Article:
Toyota has manufactured and sold 15 million Camry models across 100 countries since it debuted way back in 1983. It's a number that's nearly unfathomable. If all of those polite four-doors were still roaming the earth, there'd be one for every man, woman and child in Virginia, Maryland and Washington D.C. combined, and you'd still have a almost a million vehicles left over. Even more eye-widening is Toyota's claim that of the Camry models built and sold over the last 15 years, 90 percent are still happily enduring a daily commute on nearly every corner of the planet. By sheer volume and longevity, the Camry is nothing short of an engineering and manufacturing wonder.
The Toyota hybrid effort has long been dominated by the amazingly efficient Prius. As a dedicated hybrid, the platform has basked in the warm glow of headlines and celebrity love since the second-generation debuted in 2003. The plucky Atkinson hatch has easily overshadowed other Toyota hybrid efforts, including the Camry Hybrid.
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Toyota is considering moving production of the company's Korean-market Camry to the United States, according to Reuters. The move would take advantage of the free trade agreement between the U.S. and South Korea and put Toyota in a better position financially as the yen continues to strengthen.
Toyota is bringing an arsenal of custom vehicles to SEMA 2011, including three pickups and one very cool Yaris B-Spec Racer. The pint-sized bruiser is based on the 2012 Yaris SE and should be bashing fenders with the rest of the SCCA B-Spec class contenders soon. Toyota says that Jamie Bestwick, of BMX fame, will campaign the car in the SCCA National Championship Runoffs at Road America in Elkhart, Wisconsin. The car features all of the hardware necessary to meet spec, including an eight-point SCCA roll cage, fire-suppression system, race seat, and six-point harness.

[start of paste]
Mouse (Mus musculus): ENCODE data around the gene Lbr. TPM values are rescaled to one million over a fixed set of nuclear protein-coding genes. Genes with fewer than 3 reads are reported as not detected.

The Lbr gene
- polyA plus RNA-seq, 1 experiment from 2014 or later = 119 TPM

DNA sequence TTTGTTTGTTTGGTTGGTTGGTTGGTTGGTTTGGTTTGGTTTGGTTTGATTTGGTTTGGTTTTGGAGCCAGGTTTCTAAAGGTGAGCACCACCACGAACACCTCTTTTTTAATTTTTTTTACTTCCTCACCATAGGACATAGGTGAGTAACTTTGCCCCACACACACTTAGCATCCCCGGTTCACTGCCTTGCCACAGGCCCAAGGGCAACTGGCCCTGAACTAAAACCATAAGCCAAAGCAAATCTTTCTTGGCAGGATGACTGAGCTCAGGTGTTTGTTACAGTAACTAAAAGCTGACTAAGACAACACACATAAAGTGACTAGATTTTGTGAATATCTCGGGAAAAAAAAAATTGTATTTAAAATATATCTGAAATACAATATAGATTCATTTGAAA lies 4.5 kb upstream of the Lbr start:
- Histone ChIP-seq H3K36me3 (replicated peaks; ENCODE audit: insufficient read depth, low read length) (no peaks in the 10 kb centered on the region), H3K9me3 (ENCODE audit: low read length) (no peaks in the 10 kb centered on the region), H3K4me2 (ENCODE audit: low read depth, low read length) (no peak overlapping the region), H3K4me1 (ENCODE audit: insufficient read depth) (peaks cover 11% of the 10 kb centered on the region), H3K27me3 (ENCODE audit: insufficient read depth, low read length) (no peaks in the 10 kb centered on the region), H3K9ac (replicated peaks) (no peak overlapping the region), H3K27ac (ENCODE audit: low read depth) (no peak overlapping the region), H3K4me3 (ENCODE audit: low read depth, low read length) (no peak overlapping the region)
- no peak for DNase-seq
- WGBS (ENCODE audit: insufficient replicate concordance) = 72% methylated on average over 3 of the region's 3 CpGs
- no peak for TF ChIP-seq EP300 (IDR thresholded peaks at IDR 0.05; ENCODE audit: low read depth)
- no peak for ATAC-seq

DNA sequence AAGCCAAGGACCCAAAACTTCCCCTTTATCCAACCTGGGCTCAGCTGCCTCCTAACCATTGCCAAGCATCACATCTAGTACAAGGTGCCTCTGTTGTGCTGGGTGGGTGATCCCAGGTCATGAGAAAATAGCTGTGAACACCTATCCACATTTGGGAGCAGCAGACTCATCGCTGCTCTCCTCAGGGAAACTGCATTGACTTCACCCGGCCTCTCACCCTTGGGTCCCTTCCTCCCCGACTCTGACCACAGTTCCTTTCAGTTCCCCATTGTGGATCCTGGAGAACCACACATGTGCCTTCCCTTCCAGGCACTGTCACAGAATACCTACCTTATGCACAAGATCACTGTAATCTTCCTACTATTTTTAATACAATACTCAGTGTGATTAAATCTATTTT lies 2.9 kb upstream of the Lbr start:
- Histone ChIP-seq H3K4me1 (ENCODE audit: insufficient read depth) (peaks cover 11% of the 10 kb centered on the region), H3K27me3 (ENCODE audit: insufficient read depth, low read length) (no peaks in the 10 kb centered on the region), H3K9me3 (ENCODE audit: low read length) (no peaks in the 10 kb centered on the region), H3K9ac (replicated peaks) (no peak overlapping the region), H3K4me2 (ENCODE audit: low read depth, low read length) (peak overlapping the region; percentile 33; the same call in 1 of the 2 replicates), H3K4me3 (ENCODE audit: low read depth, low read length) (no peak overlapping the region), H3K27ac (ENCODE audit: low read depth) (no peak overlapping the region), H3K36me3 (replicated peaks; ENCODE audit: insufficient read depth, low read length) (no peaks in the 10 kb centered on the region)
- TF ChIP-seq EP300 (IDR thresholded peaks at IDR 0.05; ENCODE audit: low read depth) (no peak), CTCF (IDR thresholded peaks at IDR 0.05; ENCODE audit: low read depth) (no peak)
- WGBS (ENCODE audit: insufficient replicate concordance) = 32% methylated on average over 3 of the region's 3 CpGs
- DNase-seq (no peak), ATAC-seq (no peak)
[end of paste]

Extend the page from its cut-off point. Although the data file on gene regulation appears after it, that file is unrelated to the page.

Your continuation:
For years Detroit automakers carped about the low value of the Japanese yen versus the U.S. dollar, but these days, the opposite is true. The yen has rocketed up in value versus the dollar, and Japan's automakers are taking significant measures to mitigate its bottom-line-killing effects. In October Toyota demanded lower prices from its Japanese supply base, and now the Camry will be built in the U.S. and shipped overseas.
Gallery: 2012 Toyota Camry